CFPB Fixes ‘Black Hole’ in Mortgage Rules
April 30, 2018
The Consumer Financial Protection Bureau says it has fixed what’s become known as an information “black hole” in the Know Before You Owe mortgage rules, and the agency is attempting to provide greater clarity to borrowers when it comes to disclosing increases in closing costs. Under a new amendment to the mortgage rules, the CFPB clarifies when lenders are allowed to pass increased closing costs on to consumers and makes the disclosure of such increases clearer on the Closing Disclosure form.
The mortgage rules, also known as TILA-RESPA Integrated Disclosure, or TRID, first took effect Oct. 3, 2015, and ushered in new Loan Estimate and Closing Disclosure forms that lenders must supply to consumers. But problems arose with closing timelines when a borrower’s mortgage costs increased after the lender already provided a Closing Disclosure. Such circumstances forced lenders to provide a new disclosure to the consumer, complicating the ability to meet closing dates.
The original rules did not contain provisions for how lenders should issue revised disclosures, creating a situation where banks were unable to provide either a revised Loan Estimate or a corrected Closing Disclosure. The amendment now clarifies that lenders will be allowed to reissue a Closing Disclosure as long as it has issued an initial disclosure to the borrower within four days of closing.
Leading up to the revision of the rules, the CFPB collected public comments, for which the National Association of REALTORS® provided feedback. In its letter, NAR advocated for adoption of the proposed rule and explained the advantages of additional lender flexibility to facilitate improved communication and an overall more transparent and efficient process for the consumer.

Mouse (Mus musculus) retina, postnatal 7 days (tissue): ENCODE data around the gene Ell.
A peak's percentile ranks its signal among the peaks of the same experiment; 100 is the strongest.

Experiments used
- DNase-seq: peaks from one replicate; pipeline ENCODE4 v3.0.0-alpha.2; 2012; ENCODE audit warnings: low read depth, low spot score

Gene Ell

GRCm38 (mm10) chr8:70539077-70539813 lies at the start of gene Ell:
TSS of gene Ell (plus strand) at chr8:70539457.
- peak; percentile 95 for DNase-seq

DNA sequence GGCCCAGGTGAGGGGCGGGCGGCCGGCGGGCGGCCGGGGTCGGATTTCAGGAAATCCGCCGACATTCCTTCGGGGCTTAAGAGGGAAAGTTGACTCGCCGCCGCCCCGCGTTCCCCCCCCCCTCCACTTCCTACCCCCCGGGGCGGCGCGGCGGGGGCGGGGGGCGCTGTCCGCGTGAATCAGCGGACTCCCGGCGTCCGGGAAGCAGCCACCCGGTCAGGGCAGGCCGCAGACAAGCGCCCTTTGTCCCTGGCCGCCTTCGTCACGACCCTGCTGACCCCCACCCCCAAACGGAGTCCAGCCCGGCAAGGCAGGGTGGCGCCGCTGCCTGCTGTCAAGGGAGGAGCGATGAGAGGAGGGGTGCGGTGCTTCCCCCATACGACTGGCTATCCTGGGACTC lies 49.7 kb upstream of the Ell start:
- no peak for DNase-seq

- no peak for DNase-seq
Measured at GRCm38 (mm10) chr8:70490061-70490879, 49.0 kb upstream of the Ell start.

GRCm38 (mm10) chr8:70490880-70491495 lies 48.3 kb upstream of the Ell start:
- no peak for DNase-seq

According to the CFPB’s proposed rule, “The Bureau proposed to allow creditors to reset tolerances using a Closing Disclosure without regard to the four-business day limit. Under the proposal, as under the current rule, to reset tolerances with a Closing Disclosure, creditors would have been required to provide the Closing Disclosure to the consumer within three business days of receiving information sufficient to establish that a reason for revision applies. Further, as under the current rule, creditors would have been allowed to reset tolerances only under the limited circumstances described in § 1026.19(e)(3)(iv).”
The final rule will take affect within 30 days after it is published in the Federal Register.
Source: “CFPB Fixes TRID ‘Black Hole,’ Amends Know Before You Owe,” HousingWire (April 26, 2018) and “CFPB Finalizes Revisions to TRID Timing Rules,” Mortgage News Daily (April 27, 2018)
Updated: February 22, 2019